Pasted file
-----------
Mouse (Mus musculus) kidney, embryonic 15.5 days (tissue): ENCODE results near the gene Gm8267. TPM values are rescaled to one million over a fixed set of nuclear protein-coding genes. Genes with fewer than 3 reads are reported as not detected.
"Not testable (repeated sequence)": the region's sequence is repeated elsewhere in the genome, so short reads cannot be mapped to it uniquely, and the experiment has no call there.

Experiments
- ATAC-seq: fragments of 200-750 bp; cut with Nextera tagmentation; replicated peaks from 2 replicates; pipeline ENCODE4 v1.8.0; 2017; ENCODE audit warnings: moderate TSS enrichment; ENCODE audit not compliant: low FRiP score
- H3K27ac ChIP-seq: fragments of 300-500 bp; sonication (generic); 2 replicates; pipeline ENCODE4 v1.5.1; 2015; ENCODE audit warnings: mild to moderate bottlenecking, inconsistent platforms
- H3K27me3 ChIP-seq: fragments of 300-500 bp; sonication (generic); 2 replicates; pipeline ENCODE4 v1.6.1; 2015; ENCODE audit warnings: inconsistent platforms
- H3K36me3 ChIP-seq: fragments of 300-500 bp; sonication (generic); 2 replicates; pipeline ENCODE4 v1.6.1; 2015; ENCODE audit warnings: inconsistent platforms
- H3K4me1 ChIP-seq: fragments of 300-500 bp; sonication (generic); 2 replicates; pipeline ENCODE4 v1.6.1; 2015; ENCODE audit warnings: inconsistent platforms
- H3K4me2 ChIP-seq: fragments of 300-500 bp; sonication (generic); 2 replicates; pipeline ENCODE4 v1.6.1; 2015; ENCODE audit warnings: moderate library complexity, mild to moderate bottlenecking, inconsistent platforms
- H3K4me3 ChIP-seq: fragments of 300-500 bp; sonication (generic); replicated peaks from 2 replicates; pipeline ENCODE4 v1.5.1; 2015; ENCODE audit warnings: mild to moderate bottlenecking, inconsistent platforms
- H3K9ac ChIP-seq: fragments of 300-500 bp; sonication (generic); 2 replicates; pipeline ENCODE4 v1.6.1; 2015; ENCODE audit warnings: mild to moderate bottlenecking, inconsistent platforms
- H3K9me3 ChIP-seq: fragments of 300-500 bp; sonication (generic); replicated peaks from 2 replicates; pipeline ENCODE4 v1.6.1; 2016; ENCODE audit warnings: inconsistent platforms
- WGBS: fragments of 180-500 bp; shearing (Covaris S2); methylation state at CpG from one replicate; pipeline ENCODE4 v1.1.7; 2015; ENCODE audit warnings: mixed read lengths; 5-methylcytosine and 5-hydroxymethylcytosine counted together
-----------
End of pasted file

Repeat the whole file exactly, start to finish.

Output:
Mouse (Mus musculus) kidney, embryonic 15.5 days (tissue): ENCODE results near the gene Gm8267. TPM values are rescaled to one million over a fixed set of nuclear protein-coding genes. Genes with fewer than 3 reads are reported as not detected.
"Not testable (repeated sequence)": the region's sequence is repeated elsewhere in the genome, so short reads cannot be mapped to it uniquely, and the experiment has no call there.

Experiments
- ATAC-seq: fragments of 200-750 bp; cut with Nextera tagmentation; replicated peaks from 2 replicates; pipeline ENCODE4 v1.8.0; 2017; ENCODE audit warnings: moderate TSS enrichment; ENCODE audit not compliant: low FRiP score
- H3K27ac ChIP-seq: fragments of 300-500 bp; sonication (generic); 2 replicates; pipeline ENCODE4 v1.5.1; 2015; ENCODE audit warnings: mild to moderate bottlenecking, inconsistent platforms
- H3K27me3 ChIP-seq: fragments of 300-500 bp; sonication (generic); 2 replicates; pipeline ENCODE4 v1.6.1; 2015; ENCODE audit warnings: inconsistent platforms
- H3K36me3 ChIP-seq: fragments of 300-500 bp; sonication (generic); 2 replicates; pipeline ENCODE4 v1.6.1; 2015; ENCODE audit warnings: inconsistent platforms
- H3K4me1 ChIP-seq: fragments of 300-500 bp; sonication (generic); 2 replicates; pipeline ENCODE4 v1.6.1; 2015; ENCODE audit warnings: inconsistent platforms
- H3K4me2 ChIP-seq: fragments of 300-500 bp; sonication (generic); 2 replicates; pipeline ENCODE4 v1.6.1; 2015; ENCODE audit warnings: moderate library complexity, mild to moderate bottlenecking, inconsistent platforms
- H3K4me3 ChIP-seq: fragments of 300-500 bp; sonication (generic); replicated peaks from 2 replicates; pipeline ENCODE4 v1.5.1; 2015; ENCODE audit warnings: mild to moderate bottlenecking, inconsistent platforms
- H3K9ac ChIP-seq: fragments of 300-500 bp; sonication (generic); 2 replicates; pipeline ENCODE4 v1.6.1; 2015; ENCODE audit warnings: mild to moderate bottlenecking, inconsistent platforms
- H3K9me3 ChIP-seq: fragments of 300-500 bp; sonication (generic); replicated peaks from 2 replicates; pipeline ENCODE4 v1.6.1; 2016; ENCODE audit warnings: inconsistent platforms
- WGBS: fragments of 180-500 bp; shearing (Covaris S2); methylation state at CpG from one replicate; pipeline ENCODE4 v1.1.7; 2015; ENCODE audit warnings: mixed read lengths; 5-methylcytosine and 5-hydroxymethylcytosine counted together